While Lois Gray, who will be buried Friday at her beloved hometown of Glasgow, is credited with leading her family in transforming the little building company she and her husband founded there into an international construction powerhouse now based in Lexington, her legacy is much more than that of a lady in a hard hat.
A woman of exceptional grace and beauty, elegant manners, slender figure and stylish dress, she looked a little incongruous under that work-site helmet in the company publicity pictures.
But her lovely smile, her soft speech of welcome to clients from all over the world who attended her Derby parties, then returned to sign a contract, and her steely determination to help her children make good on every promise became the public face of the brand her four sons and their two sisters called "The Gray Way" of doing business.
She carried the title of chairman for nearly 50 years while the sons took turns as CEO — one, Jim, becoming mayor of Lexington. And they and their employees executed the operating plans that made them one of the nation's most admired design/build construction firms.
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They were building strip shopping centers, schools and small-town nursing homes and I was a weekly newspaper editor when I met them 40 years ago in Western Kentucky, mistaking Howard, the 23-year-old president, for the office boy.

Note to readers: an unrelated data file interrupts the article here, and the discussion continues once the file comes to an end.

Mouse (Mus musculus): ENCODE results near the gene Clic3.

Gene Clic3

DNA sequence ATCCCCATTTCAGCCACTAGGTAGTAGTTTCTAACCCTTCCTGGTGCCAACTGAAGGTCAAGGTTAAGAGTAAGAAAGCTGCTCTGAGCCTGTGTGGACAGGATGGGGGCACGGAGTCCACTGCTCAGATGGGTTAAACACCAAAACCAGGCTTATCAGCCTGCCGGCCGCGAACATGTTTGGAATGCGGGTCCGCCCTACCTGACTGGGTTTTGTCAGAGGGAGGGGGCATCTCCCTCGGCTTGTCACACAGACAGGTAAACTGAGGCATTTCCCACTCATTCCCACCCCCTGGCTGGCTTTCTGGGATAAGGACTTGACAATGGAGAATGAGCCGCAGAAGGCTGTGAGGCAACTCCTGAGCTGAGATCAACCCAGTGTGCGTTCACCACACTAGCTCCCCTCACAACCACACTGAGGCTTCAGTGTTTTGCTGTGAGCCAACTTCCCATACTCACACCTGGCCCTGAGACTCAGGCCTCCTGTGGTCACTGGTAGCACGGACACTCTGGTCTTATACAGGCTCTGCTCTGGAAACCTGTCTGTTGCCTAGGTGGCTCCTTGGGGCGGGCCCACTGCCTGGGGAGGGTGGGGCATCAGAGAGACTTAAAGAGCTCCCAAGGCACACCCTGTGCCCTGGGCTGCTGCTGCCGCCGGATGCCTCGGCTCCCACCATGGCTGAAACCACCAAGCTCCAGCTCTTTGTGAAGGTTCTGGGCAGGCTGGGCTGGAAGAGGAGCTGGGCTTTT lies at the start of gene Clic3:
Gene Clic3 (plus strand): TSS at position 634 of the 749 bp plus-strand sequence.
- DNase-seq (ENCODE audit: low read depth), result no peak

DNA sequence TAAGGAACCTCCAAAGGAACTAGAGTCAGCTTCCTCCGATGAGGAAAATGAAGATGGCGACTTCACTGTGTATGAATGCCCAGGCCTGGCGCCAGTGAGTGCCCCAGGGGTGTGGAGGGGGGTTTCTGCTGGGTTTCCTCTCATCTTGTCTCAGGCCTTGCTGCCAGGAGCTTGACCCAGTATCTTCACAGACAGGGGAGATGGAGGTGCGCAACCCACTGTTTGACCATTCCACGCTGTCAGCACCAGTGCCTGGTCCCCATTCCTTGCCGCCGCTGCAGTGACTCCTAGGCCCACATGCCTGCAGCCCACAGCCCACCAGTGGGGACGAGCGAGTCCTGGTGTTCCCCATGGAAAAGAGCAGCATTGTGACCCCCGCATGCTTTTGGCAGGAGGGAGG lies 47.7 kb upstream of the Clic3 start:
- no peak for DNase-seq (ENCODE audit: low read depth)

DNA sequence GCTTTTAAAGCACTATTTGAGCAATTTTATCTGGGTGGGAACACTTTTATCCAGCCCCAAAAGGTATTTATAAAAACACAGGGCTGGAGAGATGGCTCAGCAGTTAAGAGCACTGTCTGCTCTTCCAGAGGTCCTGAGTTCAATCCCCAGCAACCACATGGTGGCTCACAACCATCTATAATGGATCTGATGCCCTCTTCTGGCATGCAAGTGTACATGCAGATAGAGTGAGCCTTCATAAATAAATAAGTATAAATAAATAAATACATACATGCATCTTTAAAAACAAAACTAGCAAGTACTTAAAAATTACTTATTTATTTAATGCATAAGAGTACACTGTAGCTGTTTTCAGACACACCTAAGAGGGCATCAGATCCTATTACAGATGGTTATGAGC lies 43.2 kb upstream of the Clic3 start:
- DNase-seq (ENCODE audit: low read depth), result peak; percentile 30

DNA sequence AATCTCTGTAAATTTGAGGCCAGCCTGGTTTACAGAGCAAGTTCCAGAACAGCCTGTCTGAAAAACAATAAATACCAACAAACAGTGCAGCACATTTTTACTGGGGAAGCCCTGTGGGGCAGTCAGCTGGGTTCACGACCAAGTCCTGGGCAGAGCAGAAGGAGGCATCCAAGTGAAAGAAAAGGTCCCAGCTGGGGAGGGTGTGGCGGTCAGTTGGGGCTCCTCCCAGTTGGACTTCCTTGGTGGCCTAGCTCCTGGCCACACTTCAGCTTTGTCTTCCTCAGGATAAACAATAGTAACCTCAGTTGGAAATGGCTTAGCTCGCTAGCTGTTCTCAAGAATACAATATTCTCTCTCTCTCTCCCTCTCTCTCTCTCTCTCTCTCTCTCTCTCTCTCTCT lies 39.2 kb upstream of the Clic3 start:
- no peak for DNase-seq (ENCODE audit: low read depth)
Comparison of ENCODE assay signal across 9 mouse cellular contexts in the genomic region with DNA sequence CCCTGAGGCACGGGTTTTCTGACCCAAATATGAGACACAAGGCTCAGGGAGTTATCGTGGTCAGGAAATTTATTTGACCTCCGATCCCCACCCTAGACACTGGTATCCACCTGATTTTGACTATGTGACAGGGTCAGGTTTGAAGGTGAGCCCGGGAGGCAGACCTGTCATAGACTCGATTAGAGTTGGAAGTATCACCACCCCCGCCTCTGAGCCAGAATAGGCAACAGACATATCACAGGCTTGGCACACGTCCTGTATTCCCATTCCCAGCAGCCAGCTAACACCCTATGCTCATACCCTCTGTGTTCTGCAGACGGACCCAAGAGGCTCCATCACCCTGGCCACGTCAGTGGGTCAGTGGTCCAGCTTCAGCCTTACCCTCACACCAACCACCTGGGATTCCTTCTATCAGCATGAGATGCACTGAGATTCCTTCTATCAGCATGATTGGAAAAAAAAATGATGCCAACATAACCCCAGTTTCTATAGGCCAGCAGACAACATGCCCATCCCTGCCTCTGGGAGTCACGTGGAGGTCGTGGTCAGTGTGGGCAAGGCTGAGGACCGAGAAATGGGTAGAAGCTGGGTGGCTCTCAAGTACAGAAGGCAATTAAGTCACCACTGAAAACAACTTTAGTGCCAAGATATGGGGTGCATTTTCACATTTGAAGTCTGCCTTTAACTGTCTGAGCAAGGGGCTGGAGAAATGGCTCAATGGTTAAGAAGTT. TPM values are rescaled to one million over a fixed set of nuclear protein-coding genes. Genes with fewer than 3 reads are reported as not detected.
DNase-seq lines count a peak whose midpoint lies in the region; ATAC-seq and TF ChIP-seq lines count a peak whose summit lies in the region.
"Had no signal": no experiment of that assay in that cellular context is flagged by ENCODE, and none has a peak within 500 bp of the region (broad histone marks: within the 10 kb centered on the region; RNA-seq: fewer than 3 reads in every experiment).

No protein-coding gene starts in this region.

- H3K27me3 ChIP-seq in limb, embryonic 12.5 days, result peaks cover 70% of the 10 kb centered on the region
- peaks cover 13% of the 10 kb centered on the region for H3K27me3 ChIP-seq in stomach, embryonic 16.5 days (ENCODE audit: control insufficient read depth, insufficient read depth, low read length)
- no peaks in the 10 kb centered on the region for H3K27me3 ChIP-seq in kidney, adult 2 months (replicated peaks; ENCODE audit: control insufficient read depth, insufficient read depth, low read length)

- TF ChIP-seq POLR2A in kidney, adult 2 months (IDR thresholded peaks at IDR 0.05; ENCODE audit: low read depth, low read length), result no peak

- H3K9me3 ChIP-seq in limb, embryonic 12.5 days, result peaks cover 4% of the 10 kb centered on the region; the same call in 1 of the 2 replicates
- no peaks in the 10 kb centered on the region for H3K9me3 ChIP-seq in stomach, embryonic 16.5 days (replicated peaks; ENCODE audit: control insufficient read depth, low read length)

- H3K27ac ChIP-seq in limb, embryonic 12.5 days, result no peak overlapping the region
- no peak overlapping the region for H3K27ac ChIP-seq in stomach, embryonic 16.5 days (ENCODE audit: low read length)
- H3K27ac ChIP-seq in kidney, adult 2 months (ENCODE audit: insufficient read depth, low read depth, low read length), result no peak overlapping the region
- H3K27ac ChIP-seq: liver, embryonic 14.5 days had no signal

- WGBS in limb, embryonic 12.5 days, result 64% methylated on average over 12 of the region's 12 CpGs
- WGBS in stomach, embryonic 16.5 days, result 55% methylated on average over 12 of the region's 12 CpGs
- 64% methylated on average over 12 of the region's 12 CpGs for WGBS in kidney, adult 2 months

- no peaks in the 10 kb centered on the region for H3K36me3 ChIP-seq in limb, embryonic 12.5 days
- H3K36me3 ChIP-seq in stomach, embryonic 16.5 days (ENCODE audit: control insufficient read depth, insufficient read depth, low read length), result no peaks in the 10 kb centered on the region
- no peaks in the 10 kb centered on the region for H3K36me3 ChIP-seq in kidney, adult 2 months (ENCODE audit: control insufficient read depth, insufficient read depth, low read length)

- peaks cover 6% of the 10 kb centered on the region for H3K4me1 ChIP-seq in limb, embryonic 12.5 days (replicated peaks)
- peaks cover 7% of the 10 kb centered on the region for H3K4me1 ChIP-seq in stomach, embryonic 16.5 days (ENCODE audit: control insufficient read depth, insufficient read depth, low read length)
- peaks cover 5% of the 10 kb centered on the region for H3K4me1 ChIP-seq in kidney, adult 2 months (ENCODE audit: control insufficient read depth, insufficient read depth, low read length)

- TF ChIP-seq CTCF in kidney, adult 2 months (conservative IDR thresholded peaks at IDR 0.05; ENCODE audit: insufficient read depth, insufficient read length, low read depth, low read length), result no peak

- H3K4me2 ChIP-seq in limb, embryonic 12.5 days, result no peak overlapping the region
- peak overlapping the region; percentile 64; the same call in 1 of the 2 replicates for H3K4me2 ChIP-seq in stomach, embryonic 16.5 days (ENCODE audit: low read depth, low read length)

Newly widowed at 51, her youngest son only seven, she had little time to grieve when her husband, James Norris Gray, a popular civic booster in Glasgow died suddenly of cancer.
An artist at heart, but raised a princess in rural Barren County and the daughter of a renowned country doctor and a school teacher, she ignored advice to shut down, charmed mentors into helping and inspired her young sons into picking up their Dad's dreams.
I knew them when they were insolvent, mired in debt but saved in part by their mother's gritty resolve not to let them fail. Despite her deep roots in Glasgow, she blessed their decision to broaden their horizon and relocate the company in Lexington where they won the largest subcontract of any Kentucky firm chosen to build the Toyota plant at Georgetown.
That was a big step in the direction they have moved to achieve a significant niche as a builder of choice for foreign countries — over 350 Japanese companies to date and some 400 in total for companies from Korea, Australia, Austria and China.
Early on, customers and friends understood that Lois believed a lot of life was about service.
In World War II, as a WAVE officer, she lived under Marine guard in Washington where she plotted positions of the wartime fleet at Naval Headquarters. Never forgetting that personal history, eventually she took her large brood of grandchildren to Normandy to visit the memorials to the D-Day invasion.
Learning from her father, a leader in Kentucky health crusades, that all of us should be concerned for the needs of our fellow citizens, Lois and her sons served on college and university boards across the commonwealth, raised money for the arts and education and helped build the Thomas Clark History Center in Frankfort.
Lured by the beauty of the Maine coast, freed from business cares as her company stabilized, she spent happy summer months in her last years painting watercolors around Camden, Maine. Then, the memory thief of Alzheimer's called to claim her.
But while there was pulse in her veins on the last day of her life Monday at her Lexington home, the gathered family, realizing what she would want to hear from the world she was leaving, began to sing at her bedside. Remembering happy times on Derby Day, they sang, My Old Kentucky Home.